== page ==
Spurred on by the previous week’s ascent of Chrome Hill I had set about planning another day of plodding about with the boys in the same corner of the Peak District. I’d done this particular route on my own last year and was keen to return to the Panniers Pool at Three Shires Head just South West of Buxton. It’s a real beauty spot secreted at the junction of two valley streams complete with waterfalls and deep plunge pools. As last years visit was on a searingly hot day it had been a pleasure to jump straight in to the neck deep pool to cool off and do a few short lengths, today however was not looking so tropical. Toby (6) and Rufus (2) had spent the previous day coming back from London in an M1 tailback for six hours so I was preparing for a resistance to do anything that involved effort and sitting in a car. To butter them up I made pancakes for breakfast, packed a small bag and we were off.
Under grey skies we drove from Nottingham to Buxton and left the car parked down by Derbyshire Bridge. The next time I come here I’d be keen to explore Goyt’s Moss, which sits across the valley from Shining Tor and seems on map to be fairly void of roads, tracks and civilisation in general. We ventured out from Derbyshire Bridge upwards along the stony track which gave good views across the rolling moors to the North. Toby had launched into his standard snack interrogations which consisted of non-stop questions of ‘when are we eating?’, ‘when is it 5 minutes?’, ‘is it 5 minutes yet?’.
The first hour of walking is always a challenge with young kids, it seems to be when most of the moaning and complaining occurs, if it continued I’m not sure I’d bother. As usual after that initial hour, something changed, they picked up their pace and brightened their moods and really started to enjoy themselves.
We crossed the A57 to meet the appropriately named Axe Edge Moor (it looks like an Axe Edge) where we continued our steady climb, leaving the hum of the traffic further behind us.
We had the moors to ourselves and settled down for the first of many picnics, fruit and sandwiches were pushed aside to make way for cakes and Wispas (my choice). Once refreshed they bounced across the moors like a couple of hobbits.
Another small road crossed and we continued South past Cheeks Hill and towards Orchard Common. A steady flow of fruit pastilles helped sustain the pace. At this stage, the route joined a hard track that sat alongside the valley stream that runs down to Three Shires Head, it was easy walking and all downhill in the good sense.
A mishmash of footpaths and bridleways intersect each other at Blackclough and the map starts to look very busy, to get to Panniers Pool it’s a case of following the water downhill and letting the stream lead the way.
We heard the gush of the waterfalls before we saw them and the noise made for a worthy build up. We soon found ourselves seated amongst small stone bridges and deep bubbling pools of ice cold water. It’s a beautiful spot to be in, I’ll have to come back and spend the night sometime as I can’t imagine many places more perfect to wake up in. It felt far too cold for a swim today and the clouds ahead were looking more and more ominous.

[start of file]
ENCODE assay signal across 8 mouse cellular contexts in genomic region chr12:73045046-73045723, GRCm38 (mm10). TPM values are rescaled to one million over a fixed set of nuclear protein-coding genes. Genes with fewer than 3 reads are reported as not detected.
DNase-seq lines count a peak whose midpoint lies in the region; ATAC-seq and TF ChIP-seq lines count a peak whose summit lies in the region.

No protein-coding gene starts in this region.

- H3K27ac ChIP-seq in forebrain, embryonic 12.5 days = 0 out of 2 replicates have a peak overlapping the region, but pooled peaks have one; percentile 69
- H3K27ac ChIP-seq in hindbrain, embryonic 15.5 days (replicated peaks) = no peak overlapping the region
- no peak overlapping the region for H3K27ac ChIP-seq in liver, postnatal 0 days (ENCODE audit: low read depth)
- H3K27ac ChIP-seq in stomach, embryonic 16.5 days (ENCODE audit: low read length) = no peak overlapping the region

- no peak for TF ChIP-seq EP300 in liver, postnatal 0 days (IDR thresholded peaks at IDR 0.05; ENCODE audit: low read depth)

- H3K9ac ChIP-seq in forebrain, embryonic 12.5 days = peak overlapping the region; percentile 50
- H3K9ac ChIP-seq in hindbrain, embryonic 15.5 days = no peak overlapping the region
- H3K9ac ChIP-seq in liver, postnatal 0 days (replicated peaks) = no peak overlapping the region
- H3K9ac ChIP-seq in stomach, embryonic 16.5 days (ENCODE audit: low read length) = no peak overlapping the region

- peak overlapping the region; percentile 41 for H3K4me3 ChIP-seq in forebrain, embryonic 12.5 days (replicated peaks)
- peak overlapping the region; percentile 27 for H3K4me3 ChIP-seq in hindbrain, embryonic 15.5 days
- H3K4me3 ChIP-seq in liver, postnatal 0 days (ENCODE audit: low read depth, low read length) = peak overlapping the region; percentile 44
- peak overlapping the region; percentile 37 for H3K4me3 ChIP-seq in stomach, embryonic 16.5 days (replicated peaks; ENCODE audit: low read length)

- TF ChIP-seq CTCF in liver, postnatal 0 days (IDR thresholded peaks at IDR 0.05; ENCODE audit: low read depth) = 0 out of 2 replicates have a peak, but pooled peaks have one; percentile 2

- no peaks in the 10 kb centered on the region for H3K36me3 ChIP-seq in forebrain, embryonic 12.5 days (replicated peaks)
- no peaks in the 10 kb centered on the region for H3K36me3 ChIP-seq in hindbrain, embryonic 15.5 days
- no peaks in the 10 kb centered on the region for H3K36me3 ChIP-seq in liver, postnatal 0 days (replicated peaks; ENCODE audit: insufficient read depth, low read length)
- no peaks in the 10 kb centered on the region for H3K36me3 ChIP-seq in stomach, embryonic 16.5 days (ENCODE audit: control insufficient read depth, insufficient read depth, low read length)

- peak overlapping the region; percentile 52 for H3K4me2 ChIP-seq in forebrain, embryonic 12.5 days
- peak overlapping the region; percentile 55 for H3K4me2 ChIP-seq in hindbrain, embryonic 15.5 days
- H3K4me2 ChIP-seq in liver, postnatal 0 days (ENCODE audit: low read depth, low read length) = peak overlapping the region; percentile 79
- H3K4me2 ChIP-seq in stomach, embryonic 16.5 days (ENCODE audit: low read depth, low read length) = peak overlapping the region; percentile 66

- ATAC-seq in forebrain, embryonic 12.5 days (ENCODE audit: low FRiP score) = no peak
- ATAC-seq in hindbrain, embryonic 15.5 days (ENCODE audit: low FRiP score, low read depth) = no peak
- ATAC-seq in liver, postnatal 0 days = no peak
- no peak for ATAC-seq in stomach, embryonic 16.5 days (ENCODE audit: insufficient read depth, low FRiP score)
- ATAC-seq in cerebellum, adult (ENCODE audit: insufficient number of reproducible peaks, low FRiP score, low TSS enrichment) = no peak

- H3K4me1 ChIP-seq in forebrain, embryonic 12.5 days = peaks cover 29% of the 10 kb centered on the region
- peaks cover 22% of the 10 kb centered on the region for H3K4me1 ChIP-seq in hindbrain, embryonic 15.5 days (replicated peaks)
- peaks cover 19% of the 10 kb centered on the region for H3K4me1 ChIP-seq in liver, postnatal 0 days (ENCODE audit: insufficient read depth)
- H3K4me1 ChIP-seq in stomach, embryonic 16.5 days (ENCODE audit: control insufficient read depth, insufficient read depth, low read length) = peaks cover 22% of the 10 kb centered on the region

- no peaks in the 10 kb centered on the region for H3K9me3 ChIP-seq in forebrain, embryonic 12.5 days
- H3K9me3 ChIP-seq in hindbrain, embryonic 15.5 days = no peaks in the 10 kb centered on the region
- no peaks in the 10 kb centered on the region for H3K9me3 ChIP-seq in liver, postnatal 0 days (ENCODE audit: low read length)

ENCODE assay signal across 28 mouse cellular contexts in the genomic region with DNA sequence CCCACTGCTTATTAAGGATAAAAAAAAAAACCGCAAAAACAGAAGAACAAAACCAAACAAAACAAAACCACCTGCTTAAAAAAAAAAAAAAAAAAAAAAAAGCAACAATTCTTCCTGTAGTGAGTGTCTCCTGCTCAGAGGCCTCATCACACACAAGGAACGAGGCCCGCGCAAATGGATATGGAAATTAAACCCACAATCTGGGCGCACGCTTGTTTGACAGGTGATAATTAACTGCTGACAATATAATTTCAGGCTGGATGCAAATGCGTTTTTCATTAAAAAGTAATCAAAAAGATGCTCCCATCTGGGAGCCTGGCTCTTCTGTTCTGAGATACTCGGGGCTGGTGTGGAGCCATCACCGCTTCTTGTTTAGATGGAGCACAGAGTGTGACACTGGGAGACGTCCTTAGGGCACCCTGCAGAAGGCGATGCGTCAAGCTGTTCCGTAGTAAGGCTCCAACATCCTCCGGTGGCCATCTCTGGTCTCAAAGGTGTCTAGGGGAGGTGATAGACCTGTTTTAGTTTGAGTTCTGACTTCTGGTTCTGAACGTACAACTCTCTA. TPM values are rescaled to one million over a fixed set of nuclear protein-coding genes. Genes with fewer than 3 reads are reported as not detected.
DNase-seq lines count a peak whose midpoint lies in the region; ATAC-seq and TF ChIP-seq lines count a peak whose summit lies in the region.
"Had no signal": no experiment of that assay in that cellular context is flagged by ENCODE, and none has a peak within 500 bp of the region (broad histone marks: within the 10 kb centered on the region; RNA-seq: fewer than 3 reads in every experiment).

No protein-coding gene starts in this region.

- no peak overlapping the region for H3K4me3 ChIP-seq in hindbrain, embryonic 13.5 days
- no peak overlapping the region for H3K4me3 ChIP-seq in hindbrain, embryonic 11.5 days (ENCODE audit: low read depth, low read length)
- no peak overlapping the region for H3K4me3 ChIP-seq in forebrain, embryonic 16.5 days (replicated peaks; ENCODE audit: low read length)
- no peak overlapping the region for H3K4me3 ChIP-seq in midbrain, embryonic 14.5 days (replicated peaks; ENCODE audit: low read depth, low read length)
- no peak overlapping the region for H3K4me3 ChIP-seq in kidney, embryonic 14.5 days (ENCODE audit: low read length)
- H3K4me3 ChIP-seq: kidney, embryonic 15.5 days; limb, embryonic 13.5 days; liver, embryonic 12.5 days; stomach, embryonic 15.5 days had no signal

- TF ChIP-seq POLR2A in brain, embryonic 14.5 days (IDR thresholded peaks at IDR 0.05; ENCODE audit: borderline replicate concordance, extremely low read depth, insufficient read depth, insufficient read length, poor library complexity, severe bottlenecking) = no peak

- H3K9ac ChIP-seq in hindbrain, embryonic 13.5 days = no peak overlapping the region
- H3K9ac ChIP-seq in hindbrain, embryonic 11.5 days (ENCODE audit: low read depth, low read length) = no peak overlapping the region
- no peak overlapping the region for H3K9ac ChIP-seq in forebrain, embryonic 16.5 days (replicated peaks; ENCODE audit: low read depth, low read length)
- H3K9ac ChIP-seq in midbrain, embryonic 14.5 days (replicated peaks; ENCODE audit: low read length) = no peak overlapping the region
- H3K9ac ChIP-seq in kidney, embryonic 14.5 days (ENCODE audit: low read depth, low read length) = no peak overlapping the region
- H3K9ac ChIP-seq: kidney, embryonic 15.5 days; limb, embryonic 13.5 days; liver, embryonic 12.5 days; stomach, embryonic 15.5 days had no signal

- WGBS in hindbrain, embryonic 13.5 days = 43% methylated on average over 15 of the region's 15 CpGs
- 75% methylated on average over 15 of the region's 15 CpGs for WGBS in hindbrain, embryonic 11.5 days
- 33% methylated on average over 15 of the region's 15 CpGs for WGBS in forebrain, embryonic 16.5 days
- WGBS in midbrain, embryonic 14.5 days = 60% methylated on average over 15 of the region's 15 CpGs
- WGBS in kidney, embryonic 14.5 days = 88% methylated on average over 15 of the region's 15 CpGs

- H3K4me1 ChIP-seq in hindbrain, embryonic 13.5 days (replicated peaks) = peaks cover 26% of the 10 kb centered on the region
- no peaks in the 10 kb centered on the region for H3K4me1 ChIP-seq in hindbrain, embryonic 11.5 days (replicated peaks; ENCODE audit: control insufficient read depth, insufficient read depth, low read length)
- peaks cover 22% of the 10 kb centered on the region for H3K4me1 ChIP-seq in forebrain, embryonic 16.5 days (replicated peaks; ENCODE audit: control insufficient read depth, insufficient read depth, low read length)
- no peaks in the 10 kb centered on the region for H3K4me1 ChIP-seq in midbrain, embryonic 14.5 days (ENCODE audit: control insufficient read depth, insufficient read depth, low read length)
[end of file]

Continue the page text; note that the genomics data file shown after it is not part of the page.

We could have stayed down by the pools all day but we didn’t have the luxury of time and I was overtly aware of the journey back to the car being a punishing uphill slog that would take the best part of three hours. Rufus, his legs having given up, was given a piggy back from this point as his legs had given up, meanwhile Toby the trooper made his own way.
The return journey followed the other stream that fed the pool, the ground was on the squelchy side and in parts very boggy causing some wet feet. A minor crisis occurred when Toby lost his footing and landed arse first in bog of reed grass and jet black slimy mud, the valley became filled with inconsolable wails and shrieks of distress. Thinking on my feet, I made the offer of a new magazine when we got back to Buxton and he soon perked up, if that hadn’t worked I think we might still be sat there.
A steep climb brought us to the A54, a left turn that should have been a right turn left us wandering over some access land over Danethorn Hollow instead of a clearer path over Dane Bower (the hill not the singer). Fortunately this was something of a happy accident, the soft grassy hillside was a welcome break from rigid paths and we also saw our first frog of the day amongst some reeds, “Rog Rog Rog” was all Rufus said for the next few hours.
Signs of weariness were making themselves known so we took 10 minutes to flop on the grass and take in the view. Shining Tor was living up to its name in spite of the dull skies and we watched some parachutists lilt down to earth in the distance.
The last stretch involved an obligatory visit to the warmth of the Cat and Fiddle for some well earned drinks, mini cheddars and a proper sit down. Our legs just about carried us down the quiet lane to Derbyshire bridge, by this time all three of us were absolutely done in. Rufus had started to drop off whilst I carried him on my shoulders, whilst Toby and I had started to make some serious plans to get fish and chips. Just for the record we went to the Union Jack chippy in Chesterfield which got the thumbs up from everyone.
We had been walking for just over 7 hours across some challenging terrain, probably a bit too much time and distance considering the ages, but it had given us some amazing views and a sense of satisfaction that you get when you do something you didn’t think you could. Toby said his favourite bit was “sitting in the pub”.